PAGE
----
It is well-documented that central nervous system tissue, including the optic nerve, carries infectivity in animals with TSEs and humans with vCJD, and serves as an efficient route of transmission. In mice, intraocular injection of scrapie caused infection along the optic nerve, which eventually spread into non-neural tissue via the lymphatic system (Ref. 15). In addition to intraocular injection, infectivity has been transmitted to animals via the conjunctiva of the eye (mucosal tissue). Scott et al. (Ref. 16) found that scrapie was induced in 42 percent of rodents by dropping a high concentration of infectivity onto the conjunctiva. Klitzman et al. (Ref. 17) suggested that kuru, a human TSE disease found only among the Fore people of New Guinea, might have been transmitted by rubbing infected human brain into eyes or cut skin, while handling and consuming infected brain during funeral rituals.

Cut or abraded skin also has been proposed as a route for contracting TSE diseases. The transmission of kuru through cut skin has been suggested and was mentioned previously. Taylor et al. (Ref. 18) and Ingrosso et al. (Ref. 19) demonstrated increased transmission of scrapie via oral mucosal tissue. In one study, 100 percent of mice with experimentally damaged oral mucosal tissue developed scrapie through ingestion of infected material, while only 71 percent of mice with intact mucosa developed the disease (Ref. 18). In addition, Pammer et al. (Ref. 20) and Sugaya et al. (Ref. 21) noted that epithelial cells, dendritic cells, and keratinocytes (the primary cell types found in the epidermis) have been found to contain infectious prion protein, indicating that these cells are potential targets for peripheral infection with a TSE disease.

Use of BSE-contaminated cosmetics could provide a means of human infection via several routes discussed above. Many cosmetics are typically applied in the area of the eye (mascara, eye brow pencil, eyeliner, eye lotion, and eye makeup remover) and almost any cosmetic, including shampoo, can get into the eye via eye rubbing or incorrect application. Any cosmetic product, but particularly shaving creams and gels and lotions, may be applied to cut or abraded skin. Cosmetics that are ingested, such as lipstick, dentifrices, mouthwash, and breath fresheners, would have an oral route of infection, and the ingested fraction would have the same risk as prion-contaminated meat and other food products derived form cattle. Furthermore, the presence of cattle derived ingredients is not generally obvious to the consumer, since the source of the ingredient (i.e. cattle derived) does not need to be placed on the label.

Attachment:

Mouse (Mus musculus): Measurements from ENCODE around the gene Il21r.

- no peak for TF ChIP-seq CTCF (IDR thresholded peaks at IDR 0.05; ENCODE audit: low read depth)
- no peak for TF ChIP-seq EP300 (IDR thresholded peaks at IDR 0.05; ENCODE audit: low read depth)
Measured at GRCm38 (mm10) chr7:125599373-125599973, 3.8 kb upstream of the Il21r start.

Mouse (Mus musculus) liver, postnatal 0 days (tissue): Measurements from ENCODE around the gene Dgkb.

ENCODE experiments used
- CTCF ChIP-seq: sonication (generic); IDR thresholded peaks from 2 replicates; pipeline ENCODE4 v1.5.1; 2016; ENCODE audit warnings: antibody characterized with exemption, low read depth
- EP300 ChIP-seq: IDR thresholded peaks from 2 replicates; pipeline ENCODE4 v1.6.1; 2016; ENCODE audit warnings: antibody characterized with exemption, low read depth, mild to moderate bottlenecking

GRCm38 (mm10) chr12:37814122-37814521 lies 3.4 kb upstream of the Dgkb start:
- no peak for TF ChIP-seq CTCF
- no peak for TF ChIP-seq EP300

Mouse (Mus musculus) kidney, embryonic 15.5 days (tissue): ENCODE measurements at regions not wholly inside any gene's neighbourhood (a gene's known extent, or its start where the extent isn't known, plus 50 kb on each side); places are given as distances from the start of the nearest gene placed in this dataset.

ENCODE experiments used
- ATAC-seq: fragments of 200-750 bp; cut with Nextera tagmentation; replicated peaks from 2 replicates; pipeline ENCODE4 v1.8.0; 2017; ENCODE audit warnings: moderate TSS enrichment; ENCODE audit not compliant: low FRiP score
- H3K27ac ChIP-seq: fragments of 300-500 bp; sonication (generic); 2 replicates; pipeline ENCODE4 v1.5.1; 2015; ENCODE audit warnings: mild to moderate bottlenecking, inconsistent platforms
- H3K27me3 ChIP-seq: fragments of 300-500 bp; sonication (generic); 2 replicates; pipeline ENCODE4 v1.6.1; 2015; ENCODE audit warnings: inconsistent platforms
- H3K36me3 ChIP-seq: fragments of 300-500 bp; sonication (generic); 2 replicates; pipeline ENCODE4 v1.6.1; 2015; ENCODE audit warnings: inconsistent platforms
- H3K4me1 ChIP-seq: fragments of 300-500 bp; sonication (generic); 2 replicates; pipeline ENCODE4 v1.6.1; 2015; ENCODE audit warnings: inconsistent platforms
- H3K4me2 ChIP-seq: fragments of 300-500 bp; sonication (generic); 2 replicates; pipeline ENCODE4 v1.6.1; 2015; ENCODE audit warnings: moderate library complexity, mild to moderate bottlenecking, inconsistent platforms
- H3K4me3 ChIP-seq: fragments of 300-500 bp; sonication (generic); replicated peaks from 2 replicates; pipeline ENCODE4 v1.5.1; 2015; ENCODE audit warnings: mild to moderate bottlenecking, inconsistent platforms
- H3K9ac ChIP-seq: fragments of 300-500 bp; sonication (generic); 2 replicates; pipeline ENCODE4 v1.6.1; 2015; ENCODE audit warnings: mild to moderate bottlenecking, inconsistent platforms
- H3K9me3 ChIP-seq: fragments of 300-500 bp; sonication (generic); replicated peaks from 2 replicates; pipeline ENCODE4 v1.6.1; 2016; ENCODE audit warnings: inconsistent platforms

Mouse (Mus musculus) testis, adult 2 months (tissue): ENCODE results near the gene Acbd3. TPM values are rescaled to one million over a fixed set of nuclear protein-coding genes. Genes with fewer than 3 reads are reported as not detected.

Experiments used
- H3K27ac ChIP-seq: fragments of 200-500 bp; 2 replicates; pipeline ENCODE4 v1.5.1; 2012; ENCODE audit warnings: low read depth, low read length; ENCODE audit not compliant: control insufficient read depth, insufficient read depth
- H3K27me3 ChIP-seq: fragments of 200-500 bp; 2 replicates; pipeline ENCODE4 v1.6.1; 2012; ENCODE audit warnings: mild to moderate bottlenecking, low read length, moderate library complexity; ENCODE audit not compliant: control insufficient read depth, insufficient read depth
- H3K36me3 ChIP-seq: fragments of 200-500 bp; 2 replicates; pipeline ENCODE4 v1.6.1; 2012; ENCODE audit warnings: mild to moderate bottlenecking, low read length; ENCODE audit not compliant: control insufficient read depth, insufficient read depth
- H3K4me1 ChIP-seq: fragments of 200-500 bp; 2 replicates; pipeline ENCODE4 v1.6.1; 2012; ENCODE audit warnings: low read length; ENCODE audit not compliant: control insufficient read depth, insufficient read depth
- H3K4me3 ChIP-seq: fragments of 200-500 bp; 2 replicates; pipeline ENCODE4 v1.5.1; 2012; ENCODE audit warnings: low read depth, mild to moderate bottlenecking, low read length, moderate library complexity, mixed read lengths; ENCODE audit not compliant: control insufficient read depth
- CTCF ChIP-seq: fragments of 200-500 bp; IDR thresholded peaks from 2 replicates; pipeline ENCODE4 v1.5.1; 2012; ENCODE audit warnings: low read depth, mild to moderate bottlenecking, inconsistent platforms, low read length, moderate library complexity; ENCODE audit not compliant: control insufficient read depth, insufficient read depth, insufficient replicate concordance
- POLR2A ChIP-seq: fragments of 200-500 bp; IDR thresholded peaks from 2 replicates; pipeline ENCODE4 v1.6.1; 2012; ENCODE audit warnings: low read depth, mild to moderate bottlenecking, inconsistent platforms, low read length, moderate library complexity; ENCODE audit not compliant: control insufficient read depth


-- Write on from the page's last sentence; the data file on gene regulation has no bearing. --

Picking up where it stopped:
Hazard Characterization

Prions with a particular abnormal tertiary structure are apparently able to generate a similar misconformation in normal proteins, which can in turn cause further misconformations. This allows propagation of the disease and is also important for understanding the relationship between dose, response, and the incubation required for the disease to develop. Once the prions have entered the brain, the prion concentration grows with a relationship that has been described as exponential (Ref. 14).

In cattle, there is a minimal incubation period of six months to a year required for the development of the disease, regardless of the size of the initial dose, although incubation periods of 4 or more years appear to be more common (Refs. 11 and 12). The lag period may reflect the fact that transmission from food to brain may be preceded by symptomless amplification of infectious prions in the intestine and lymphoreticular tissues. While cattle at this stage would be clinically normal and may have negative BSE test results, various tissues could be infectious (Refs. 11 and 12).

Despite widespread exposure in the U.K. to BSE-contaminated meat products, only a very small percentage of the exposed population has been diagnosed with vCJD to date. However, ongoing experiments indicate that the infectious dose for cattle is very low. One gram of affected bovine brain homogenate is sufficient to cause BSE in more than 50 percent of calves exposed by mouth. Five years after oral consumption of lower doses of brain material, 2 of 15 calves fed 0.1 gram had onset of BSE, and 1 of 15 fed 0.01 gram had developed the disease. This experiment is ongoing (Ref. 22). There is thought to be a 10- to 10,000-fold increase in the amount of infectious material needed to cause illness in humans as compared with cattle, because of the species barrier (Ref. 23).
Risk Characterization

This is not a quantitative risk assessment. However, it does sketch out the logical structure that a quantitative model could use if one were constructed. Some conclusions can be drawn without a quantitative analysis. Since there is considerable uncertainty associated with the premises outlined in the present analysis, it follows that there will also be considerable uncertainty associated with the risk estimate. In the exposure assessment, there are considerable uncertainties associated with the origin of protein used in making cosmetics, the effect of processing on prion concentration, and the transmission rates for dermal and ocular exposure. Particularly large uncertainties associated with the dose response assessment include the magnitude of the species barrier and the length of the incubation period.

With exception of the uncertainty associated with estimates of the dermal and ocular transmission rates, most of the uncertainties associated with a risk assessment of BSE prions in cosmetics are also associated with the risk from food consumption. For example, the number of BSE-affected cattle and the variability in human susceptibility will impact the risk of both food- and cosmetic-associated vCJD.